Recently I led a group of moms in a workshop on how to make a meaningful career change and one of the things I talked about was my own journey to finding and doing work I loved.

If you’ve read my story, you know that I spent most of my career doing what I thought I SHOULD do because I was scared to leave what I thought of as the “safety” of the corporate world.

I knew I was capable of doing so much more, but I had no idea what that “something” looked like. And sometimes I worried that I was a lost cause who didn’t actually have any passions or dreams.

In the workshop I shared three mindset shifts that allowed me to finally figure out what I love to do and have the courage to pursue it.

1) I got out of my head and started taking action.

For most of my 15 years in the corporate world I was passively unhappy. I stayed stuck in my head, daydreaming about what I might want to do instead of my current job (and then immediately coming up with a long list of reasons why each idea would never work) but never actually taking any kind of action or DOING anything about it.

One of my biggest epiphanies was that clarity comes from action.

You can’t sit at home and think a dream into reality. You have to take action. You’ve got to get out of your head.

Action step: You can learn so much by talking to five people who are doing what you think you might want to do than you can by sitting behind your computer reading about it and making assumptions that may or may not be true about what it involves. Identify three people to reach out to and set up a call or coffee over the next month.

When you take that first small step you start the momentum and you gain valuable information along the way that will help keep you pointed in the direction of figuring out and fulfilling your dream.

2) I started to see fear as a good thing.

The second epiphany that I had was that fear is not something to be avoided. Fear is actually a signpost.

Throughout my career, deep down I knew I wasn’t happy in the corporate world but I was too scared to take a leap. Fear kept me stuck.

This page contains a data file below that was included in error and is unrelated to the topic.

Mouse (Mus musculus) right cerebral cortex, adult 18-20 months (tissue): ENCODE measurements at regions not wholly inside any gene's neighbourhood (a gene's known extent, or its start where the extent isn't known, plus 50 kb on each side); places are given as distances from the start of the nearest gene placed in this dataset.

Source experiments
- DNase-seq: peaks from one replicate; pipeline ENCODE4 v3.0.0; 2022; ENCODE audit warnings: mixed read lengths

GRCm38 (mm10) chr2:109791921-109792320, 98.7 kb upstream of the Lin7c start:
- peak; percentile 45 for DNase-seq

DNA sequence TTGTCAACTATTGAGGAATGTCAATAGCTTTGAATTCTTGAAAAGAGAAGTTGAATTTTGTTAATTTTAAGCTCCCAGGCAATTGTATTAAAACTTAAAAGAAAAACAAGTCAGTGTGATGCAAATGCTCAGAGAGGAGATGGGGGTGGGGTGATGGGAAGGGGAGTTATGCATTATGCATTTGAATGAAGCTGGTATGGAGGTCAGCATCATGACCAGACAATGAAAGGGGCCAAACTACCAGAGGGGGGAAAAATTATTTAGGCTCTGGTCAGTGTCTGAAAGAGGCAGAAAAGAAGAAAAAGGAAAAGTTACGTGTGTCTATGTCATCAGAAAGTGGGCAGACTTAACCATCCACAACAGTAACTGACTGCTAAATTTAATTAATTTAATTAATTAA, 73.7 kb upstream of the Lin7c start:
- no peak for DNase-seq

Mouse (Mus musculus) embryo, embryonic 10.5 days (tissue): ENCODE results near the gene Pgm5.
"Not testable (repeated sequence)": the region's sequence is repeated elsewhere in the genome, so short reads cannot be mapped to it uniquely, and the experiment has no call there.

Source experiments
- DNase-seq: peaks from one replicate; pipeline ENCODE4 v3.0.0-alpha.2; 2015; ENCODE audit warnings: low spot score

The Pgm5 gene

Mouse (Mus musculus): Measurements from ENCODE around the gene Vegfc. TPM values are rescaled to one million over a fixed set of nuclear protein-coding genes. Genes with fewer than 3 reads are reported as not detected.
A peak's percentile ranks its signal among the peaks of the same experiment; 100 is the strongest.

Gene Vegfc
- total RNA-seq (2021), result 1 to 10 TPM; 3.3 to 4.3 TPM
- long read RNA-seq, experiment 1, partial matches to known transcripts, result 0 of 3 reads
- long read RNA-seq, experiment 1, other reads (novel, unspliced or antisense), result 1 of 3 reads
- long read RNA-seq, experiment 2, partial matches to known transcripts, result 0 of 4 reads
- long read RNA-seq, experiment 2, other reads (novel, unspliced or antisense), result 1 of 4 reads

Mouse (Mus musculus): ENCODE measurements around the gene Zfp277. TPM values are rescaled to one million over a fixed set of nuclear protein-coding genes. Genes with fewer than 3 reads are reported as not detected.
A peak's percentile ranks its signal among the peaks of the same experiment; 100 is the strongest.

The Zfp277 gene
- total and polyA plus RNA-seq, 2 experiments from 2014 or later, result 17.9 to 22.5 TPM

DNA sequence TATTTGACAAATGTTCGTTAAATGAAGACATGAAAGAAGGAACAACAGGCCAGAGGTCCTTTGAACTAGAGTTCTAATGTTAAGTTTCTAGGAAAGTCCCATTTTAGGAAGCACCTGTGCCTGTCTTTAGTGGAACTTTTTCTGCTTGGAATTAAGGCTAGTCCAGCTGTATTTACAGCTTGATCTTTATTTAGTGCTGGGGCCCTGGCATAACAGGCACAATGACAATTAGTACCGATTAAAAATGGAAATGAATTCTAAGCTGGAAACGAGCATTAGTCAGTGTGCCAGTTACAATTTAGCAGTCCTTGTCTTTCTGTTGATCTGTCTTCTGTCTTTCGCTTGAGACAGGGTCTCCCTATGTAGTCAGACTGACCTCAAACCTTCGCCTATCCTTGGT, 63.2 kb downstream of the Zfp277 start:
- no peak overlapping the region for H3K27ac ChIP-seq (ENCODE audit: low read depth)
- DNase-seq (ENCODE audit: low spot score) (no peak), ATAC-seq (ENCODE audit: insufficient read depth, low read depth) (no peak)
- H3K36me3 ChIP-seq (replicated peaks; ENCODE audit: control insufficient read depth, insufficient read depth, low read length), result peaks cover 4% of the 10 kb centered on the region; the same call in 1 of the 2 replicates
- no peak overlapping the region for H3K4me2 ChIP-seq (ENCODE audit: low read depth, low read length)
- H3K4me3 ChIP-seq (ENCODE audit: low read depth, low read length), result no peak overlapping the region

But I came to realize that rather than trying to avoid my fear (which honestly is impossible anyway), I could actually tap into it as a valuable source of wisdom. Really looking at and understanding your fear can provide you with tons of valuable information about whether or not you’re heading in the right direction. (And by “right” I mean a direction that feels in alignment with who you are and what you want.)

Action step: Examine your fear. It could be the signpost that points you to your dreams.

There are different types of fear. If your fear is just total dread, you feel constricted and have a pit in your stomach or your shoulders are in knots, those are all strong signals that that this thing or situation you dread is out of alignment with who you are.

But if you feel fear and there is even just a little curiosity or excitement mixed in, that can actually be a sign that you’re headed in the right direction. When something really means a lot to us that can feel scary.

3) I started focusing on the “what” instead of worrying about the “how.”

When I worked with my own coach and was trying to figure out what kind of work I would really love, I was so caught up in trying to figure out HOW it would all work (how would I make enough money, how would I fit in school with my full time job and life with two kids under two, etc.) that she had me write “how” in big black capital letters on a piece of paper, put an X through it, and hang it on my bedroom mirror.

There is a time and place for worrying about the how. But if you, like me, use “how” as a way to shut yourself and your ideas down (with a long list of reasons why they will never work) then allow yourself to create a “how-free” zone.

That might mean putting that sign on your bedroom mirror too. Or maybe you need to a commit to month or two of just letting yourself explore your ideas and dream before you worry about any of the how’s.

Action step: Create a how-free zone. Put an X through HOW on a piece of paper (or multiple pieces of paper) and hang the sign on your mirror. Force yourself to focus on the “what” of change.

Figuring out what you dream of doing is a precious process and one that needs some protecting. Trust me, once you figure out the what, you will find a way to make it happen. You will figure out the how. But when you start with how, you risk squelching your dream before it can even take shape.

Over to You

I’d love to know how these mindset shifts resonate with you and what happens if you practice employing them on your own journey towards figuring out and living your dreams.

A version of this post appeared originally on

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